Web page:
Published Date“To feel the wind, sea-scented, on my cheek,/To catch the sound of dusky flapping sail/and dip of oars, and voices on the gale/Afar off, calling low, - my name they speak!”
The year is 1860. A woman, longing for the beloved islands on which she had spent most of her childhood, writes a poem expressing the yearning for them that lies deep within her soul. Her husband finds the poem and shows it to his friend, James Russell Lowell, the editor of “The Atlantic Monthly.” Lowell is so impressed that he publishes the poem in his magazine’s very next issue. It causes a sensation, and 25-year old Celia Thaxter is launched on a career that will make her one of the most acclaimed authors of the late Nineteenth Century.
Celia Laighton Thaxter was born in 1835, in Portsmouth, New Hampshire. When she was four, her father, Thomas Laighton, became the lighthouse keeper on White Island, one of the nine islands comprising the Isles of Shoals, and the family moved there. Lying ten out to sea, between Maine and New Hampshire, the Isles would seem to be lonely places for a four-year old child, but young Celia fell in love with their wild, yet haunting beauty. The love affair lasted a lifetime.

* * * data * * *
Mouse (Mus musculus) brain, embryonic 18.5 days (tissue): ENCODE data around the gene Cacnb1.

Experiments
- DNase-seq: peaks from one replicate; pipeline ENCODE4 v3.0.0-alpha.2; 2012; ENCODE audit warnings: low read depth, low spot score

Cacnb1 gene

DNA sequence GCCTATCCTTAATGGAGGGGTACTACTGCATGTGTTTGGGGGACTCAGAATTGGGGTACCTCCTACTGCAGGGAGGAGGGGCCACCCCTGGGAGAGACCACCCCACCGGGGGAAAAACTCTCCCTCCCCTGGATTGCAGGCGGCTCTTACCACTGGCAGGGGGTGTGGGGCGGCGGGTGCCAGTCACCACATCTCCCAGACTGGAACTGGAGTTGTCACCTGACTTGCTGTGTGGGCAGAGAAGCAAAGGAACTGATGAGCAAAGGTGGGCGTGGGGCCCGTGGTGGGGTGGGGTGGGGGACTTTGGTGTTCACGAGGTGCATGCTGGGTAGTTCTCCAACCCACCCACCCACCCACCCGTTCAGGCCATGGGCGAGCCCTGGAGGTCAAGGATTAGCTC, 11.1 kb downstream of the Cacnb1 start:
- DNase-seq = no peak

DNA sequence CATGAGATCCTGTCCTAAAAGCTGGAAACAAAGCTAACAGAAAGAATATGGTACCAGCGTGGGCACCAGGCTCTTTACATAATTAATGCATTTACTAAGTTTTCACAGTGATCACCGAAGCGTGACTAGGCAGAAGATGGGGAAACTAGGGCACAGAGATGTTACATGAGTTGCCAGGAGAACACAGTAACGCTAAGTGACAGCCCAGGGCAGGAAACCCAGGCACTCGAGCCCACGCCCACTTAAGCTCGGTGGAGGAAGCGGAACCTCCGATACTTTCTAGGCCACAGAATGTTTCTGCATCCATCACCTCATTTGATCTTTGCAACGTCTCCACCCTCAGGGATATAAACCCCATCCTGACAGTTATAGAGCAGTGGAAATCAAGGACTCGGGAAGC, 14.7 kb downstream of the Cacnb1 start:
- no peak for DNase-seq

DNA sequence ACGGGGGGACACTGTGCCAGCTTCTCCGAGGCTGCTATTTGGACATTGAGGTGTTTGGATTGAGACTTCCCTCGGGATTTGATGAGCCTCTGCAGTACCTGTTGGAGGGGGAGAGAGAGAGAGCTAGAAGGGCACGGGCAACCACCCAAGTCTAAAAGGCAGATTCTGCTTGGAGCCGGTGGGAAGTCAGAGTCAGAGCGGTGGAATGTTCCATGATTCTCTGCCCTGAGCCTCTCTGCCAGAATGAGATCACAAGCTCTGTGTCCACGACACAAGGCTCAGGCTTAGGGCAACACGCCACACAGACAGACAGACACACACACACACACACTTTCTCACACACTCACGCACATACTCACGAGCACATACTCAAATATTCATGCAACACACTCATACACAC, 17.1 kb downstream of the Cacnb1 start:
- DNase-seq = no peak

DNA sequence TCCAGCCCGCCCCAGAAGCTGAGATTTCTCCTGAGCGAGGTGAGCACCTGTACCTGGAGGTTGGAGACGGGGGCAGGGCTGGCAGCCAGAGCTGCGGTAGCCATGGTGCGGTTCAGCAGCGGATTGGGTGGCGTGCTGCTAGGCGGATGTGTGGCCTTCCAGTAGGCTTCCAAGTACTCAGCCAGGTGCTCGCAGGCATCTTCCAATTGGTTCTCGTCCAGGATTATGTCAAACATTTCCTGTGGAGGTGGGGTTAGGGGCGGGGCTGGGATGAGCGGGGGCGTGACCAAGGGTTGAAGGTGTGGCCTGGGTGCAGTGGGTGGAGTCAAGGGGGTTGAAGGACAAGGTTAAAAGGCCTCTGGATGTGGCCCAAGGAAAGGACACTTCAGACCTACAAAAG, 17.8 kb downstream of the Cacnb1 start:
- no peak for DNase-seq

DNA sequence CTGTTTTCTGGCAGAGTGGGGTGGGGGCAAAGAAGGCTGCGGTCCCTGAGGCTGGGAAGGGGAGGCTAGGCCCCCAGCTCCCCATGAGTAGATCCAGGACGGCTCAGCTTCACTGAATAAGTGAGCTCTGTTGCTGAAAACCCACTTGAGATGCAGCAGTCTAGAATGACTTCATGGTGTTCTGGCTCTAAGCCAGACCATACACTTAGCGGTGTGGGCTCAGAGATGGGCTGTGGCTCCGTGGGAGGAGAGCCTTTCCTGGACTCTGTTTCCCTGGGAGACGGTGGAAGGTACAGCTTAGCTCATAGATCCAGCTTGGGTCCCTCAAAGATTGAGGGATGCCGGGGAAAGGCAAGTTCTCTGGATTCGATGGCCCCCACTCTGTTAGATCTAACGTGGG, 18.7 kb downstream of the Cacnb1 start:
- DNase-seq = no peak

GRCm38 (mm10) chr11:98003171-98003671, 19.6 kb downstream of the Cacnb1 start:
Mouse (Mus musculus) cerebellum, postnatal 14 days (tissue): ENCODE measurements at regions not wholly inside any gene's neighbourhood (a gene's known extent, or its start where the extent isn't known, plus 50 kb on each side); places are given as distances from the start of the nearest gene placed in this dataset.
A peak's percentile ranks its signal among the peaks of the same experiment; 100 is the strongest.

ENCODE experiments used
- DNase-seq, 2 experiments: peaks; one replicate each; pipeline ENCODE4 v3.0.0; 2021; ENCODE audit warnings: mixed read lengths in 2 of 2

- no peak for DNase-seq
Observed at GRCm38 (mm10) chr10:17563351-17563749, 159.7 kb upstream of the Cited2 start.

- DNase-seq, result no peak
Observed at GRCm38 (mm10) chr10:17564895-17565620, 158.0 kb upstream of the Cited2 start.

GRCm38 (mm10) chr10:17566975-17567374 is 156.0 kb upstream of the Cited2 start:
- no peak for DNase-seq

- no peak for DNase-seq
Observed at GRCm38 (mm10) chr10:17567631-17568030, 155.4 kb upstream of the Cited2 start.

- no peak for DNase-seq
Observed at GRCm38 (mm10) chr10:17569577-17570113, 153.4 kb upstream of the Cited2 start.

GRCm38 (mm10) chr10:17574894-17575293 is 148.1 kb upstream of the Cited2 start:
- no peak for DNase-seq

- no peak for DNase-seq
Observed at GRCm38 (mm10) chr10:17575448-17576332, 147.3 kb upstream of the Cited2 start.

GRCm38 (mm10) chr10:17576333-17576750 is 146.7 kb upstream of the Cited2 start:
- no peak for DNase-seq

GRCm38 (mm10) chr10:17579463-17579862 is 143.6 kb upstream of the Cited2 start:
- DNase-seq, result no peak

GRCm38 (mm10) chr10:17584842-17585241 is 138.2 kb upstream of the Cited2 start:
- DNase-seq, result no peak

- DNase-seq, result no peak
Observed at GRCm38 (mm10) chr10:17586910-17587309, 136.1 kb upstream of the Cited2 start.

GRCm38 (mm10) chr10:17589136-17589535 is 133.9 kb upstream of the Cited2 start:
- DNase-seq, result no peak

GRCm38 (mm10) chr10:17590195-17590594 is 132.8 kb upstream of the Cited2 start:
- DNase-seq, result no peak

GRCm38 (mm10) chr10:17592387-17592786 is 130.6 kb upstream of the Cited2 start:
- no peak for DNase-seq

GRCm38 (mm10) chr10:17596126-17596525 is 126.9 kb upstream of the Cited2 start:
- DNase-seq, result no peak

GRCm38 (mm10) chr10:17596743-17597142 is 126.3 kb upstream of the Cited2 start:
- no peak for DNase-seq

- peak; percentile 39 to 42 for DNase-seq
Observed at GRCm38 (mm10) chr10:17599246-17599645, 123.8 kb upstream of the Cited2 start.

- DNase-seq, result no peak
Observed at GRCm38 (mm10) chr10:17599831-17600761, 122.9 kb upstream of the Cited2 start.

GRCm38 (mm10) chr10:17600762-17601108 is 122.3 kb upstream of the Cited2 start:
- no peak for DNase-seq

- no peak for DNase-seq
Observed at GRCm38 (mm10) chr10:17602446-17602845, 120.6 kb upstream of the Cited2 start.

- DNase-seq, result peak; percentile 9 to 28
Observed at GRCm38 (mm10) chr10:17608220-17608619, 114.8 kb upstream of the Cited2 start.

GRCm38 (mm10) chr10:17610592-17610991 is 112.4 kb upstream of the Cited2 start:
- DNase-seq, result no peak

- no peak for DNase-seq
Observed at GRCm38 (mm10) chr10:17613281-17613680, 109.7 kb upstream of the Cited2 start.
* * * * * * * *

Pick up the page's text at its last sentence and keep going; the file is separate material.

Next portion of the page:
But when she was sixteen, a man named Levi Thaxter came into her life. He was eleven years older than she and Harvard-educated. For a time, he served as tutor to the Laighton children, and Celia was taken by his education and sophistication. They married, but life on the lonely, isolated islands was not for Levi Thaxter. Celia and Levi moved on land to Newtonville, Massachusetts. There, it was Celia’s turn to be unhappy. City life was not for her. She said that she felt as if she were imprisoned, and longed for the freedom of the islands and the sea. She expressed her yearnings in a poem called “Land-Locked,” a verse of which was used to introduce this story.
Her fame as a poet and writer of stories and books spread rapidly, and she soon became one of the leading literary figures of her day. When Levi Thaxter died, in 1866, Celia began to spend more and more of her time back on her beloved islands. By this time, her family had built a large hotel on Appledore Island, and Celia Thaxter began hosting artistic events there during the summer months. Appledore became a Mecca for the artistic community of the region.
In addition to her writing, she was considered to be an expert on gardening and on birds. She was a gifted seamstress and cook. At her death in 1894, at the age of fifty-nine, friends honored her request to have the flowers of her garden adorn her coffin.
Another verse from “Land-Locked” serves well as her own epitaph: “Have patience; here are flowers and songs of birds,/ Beauty and fragrance, wealth of sound and sight,/All summer’s glory thine from morn till night,/And life too full of joy for uttered words.”